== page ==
Permanent link to this article: http://www.americanstudents.us/2014/01/12/call-for-delegates-apply-to-attend-the-58th-session-of-the-commission-on-the-status-of-women-at-the-un/

Nov 17

Tell Us Which United Nations Meeting You Would Want to Attend as a Member of CASIN’s Delegation!

CASIN is planning its next delegation. Which United Nations meeting would you prefer to attend if given the opportunity- the 52nd Session of the Commission for Social Development (Feb 11-21, 2014)or 58th Session of the Commission on the Status of Women (March 10-21, 2014) Give us your input by taking this one-question survey: https://www.surveymonkey.com/s/QLPSXT8.

Permanent link to this article: http://www.americanstudents.us/2013/11/17/tell-us-which-united-nations-meeting-you-would-like-to-attend-as-a-member-of-casins-delegation/

Oct 09

Eyes on the ICC Volume 9 (2012-2013) is now available!

Eyes on the ICC 9 Cover 2013_Page_1

Permanent link to this article: http://www.americanstudents.us/2013/10/09/eyes-on-the-icc-volume-9-2012-2013-is-now-available/

Oct 08

The Interdisciplinary Journal of Human Rights Law Volume 7 (2012-2013) is now available!

IJHRL 7 Cover_Page_1

Permanent link to this article: http://www.americanstudents.us/2013/10/08/the-interdisciplinary-journal-of-human-rights-law-volume-7-2012-2013/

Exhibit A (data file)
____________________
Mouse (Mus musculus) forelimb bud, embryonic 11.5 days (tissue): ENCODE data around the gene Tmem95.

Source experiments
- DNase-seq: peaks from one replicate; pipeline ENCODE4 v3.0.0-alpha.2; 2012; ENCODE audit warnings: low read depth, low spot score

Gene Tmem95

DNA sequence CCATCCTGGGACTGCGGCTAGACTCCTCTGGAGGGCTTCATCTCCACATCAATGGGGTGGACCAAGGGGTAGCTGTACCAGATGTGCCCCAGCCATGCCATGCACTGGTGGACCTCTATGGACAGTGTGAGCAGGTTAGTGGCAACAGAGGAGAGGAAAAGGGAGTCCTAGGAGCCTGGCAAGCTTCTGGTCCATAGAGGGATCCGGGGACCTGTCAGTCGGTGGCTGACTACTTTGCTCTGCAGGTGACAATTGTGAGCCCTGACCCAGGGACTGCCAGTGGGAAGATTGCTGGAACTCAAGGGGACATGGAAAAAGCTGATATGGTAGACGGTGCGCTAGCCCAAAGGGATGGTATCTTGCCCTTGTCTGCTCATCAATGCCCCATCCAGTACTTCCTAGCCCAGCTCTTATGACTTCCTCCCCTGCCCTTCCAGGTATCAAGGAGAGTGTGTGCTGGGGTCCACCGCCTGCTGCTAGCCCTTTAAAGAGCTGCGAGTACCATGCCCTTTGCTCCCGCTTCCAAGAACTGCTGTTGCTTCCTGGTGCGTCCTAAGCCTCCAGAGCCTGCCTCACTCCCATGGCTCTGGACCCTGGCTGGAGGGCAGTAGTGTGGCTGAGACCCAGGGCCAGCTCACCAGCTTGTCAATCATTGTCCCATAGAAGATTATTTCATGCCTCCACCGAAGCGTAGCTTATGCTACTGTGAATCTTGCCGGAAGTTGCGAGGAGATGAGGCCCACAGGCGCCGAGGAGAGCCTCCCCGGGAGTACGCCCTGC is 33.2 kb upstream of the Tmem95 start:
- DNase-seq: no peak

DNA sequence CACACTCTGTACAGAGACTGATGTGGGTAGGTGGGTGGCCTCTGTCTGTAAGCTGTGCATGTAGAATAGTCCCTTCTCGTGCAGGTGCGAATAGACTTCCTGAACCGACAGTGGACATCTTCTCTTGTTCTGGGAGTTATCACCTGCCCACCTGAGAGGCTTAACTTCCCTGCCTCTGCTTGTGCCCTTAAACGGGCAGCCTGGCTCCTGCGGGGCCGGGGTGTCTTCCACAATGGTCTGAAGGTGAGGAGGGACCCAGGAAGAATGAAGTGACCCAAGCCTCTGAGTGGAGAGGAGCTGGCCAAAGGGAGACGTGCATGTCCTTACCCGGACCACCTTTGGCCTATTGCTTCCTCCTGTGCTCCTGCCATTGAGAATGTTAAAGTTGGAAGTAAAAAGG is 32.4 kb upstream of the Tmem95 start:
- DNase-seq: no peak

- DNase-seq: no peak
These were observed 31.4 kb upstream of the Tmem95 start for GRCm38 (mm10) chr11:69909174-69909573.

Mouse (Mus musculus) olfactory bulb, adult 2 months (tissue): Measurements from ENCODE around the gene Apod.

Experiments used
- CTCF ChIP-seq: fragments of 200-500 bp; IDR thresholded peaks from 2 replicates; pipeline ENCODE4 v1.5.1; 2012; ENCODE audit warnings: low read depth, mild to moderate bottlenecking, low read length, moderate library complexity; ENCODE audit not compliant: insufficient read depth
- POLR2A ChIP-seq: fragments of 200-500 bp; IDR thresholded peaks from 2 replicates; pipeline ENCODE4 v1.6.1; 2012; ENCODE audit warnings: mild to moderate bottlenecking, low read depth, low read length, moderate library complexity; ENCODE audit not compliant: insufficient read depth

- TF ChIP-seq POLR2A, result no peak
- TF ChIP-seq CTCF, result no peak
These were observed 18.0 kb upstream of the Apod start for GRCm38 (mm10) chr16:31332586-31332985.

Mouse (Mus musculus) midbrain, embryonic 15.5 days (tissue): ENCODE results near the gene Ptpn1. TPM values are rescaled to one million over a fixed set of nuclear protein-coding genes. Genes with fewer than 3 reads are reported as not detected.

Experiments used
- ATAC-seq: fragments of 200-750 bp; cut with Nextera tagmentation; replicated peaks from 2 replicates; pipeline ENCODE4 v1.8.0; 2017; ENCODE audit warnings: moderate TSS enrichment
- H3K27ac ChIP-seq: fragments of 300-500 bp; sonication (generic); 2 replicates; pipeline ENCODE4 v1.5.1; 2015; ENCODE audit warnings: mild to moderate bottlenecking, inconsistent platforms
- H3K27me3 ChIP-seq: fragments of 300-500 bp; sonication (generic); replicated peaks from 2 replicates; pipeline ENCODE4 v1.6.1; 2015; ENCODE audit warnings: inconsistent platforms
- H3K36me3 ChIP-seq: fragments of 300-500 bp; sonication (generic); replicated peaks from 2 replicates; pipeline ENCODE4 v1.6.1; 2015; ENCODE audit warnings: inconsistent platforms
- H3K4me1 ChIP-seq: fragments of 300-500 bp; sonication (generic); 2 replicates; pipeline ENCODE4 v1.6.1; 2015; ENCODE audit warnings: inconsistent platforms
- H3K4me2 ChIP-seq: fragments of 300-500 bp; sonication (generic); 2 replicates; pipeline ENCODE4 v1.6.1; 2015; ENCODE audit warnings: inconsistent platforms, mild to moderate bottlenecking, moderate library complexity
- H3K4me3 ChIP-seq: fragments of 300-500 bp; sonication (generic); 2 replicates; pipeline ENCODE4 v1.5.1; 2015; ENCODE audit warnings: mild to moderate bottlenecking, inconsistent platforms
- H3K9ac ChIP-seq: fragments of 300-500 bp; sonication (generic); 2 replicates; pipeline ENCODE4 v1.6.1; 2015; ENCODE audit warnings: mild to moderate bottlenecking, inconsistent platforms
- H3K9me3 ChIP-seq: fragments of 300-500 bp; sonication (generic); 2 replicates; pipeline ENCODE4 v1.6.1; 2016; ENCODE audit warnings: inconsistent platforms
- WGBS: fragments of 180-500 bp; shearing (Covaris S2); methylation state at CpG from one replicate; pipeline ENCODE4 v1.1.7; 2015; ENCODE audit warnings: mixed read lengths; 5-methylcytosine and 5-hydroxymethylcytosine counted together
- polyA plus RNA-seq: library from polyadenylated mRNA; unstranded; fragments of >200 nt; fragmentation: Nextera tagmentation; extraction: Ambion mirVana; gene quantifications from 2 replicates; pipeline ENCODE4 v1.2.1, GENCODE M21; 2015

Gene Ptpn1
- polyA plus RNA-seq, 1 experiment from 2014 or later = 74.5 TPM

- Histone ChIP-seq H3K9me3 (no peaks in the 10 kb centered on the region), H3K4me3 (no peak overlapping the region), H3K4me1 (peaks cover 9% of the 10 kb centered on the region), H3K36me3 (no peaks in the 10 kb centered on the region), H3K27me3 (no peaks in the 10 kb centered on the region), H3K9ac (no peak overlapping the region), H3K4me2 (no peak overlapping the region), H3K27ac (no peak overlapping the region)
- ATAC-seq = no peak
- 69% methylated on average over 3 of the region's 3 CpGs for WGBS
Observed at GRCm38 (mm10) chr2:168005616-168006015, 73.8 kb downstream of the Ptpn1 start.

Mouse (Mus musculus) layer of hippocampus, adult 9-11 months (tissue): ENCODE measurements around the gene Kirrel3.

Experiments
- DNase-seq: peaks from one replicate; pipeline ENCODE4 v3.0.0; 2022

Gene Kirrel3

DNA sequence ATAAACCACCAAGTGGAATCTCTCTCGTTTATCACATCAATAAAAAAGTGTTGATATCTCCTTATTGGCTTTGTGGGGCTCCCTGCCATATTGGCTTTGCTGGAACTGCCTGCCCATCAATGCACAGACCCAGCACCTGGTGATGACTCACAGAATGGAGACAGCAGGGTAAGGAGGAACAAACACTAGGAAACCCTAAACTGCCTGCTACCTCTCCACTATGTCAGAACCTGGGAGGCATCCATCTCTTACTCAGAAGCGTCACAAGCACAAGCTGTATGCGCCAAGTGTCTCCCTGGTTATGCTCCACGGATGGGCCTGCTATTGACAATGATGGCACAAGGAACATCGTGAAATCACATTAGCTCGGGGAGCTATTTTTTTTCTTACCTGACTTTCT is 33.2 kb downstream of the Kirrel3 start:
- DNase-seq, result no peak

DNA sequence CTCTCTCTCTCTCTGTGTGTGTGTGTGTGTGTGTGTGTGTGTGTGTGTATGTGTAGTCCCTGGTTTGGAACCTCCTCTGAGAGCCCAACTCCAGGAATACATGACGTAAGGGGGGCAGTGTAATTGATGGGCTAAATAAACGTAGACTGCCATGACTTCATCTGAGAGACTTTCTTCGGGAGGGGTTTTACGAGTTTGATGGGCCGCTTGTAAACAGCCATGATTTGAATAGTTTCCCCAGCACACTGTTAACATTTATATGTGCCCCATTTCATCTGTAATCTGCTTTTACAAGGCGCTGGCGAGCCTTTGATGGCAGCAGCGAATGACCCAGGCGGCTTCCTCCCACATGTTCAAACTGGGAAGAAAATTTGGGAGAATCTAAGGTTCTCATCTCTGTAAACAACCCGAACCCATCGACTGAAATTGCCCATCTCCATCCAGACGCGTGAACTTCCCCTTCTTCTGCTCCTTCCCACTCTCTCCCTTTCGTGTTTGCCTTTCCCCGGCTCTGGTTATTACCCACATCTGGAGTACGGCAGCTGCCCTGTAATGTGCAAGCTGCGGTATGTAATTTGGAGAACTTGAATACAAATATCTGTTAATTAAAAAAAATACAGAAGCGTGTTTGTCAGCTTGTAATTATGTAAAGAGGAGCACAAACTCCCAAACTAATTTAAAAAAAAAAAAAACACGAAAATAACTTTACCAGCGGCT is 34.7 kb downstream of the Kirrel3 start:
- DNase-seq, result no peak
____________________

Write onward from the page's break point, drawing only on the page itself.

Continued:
Jul 17

CASIN July 2013 Newsletter – Voices of the Future

Summer 2013 Newsletter: Celebrating International Criminal Justice Day &
Summary of the 57th Session of the UN Commission on the Status of Women

With a video interview with AMICC, delegate summaries, and more . . .

For the full newsletter:
CASIN_July_2013_Newsletter_Final

Permanent link to this article: http://www.americanstudents.us/2013/07/17/casin-july-2013-newsletter-voices-of-the-future/

Dec 30

CASIN Delegate Andrew Zapata Reviews the ICC’s 11th Session of the ASP

From 13 November 2012 to 21 November 2012, I served as a CASIN delegate to the International Criminal Court’s (“ICC”) Eleventh Session of the Assembly of States Parties (“ASP”) in The Hague, Netherlands. This experience offered a unique look at the way in which policy and procedure underpin an international legal institution. Three observations fascinated me throughout the formal plenary sessions and the informal side meetings. First, I developed a better understanding of how states parties advocated the views of their governments in a large, multilateral setting. Second, I noticed the collaborative tone adopted by states parties while presenting different issues over the course of the ASP. Third, I was surprised to see how actively involved the NGOs were in the formal and informal sessions. This memorandum will further discuss my observations at this year’s ASP and explain how I believe this experience has helped strengthen my understanding of international legal issues.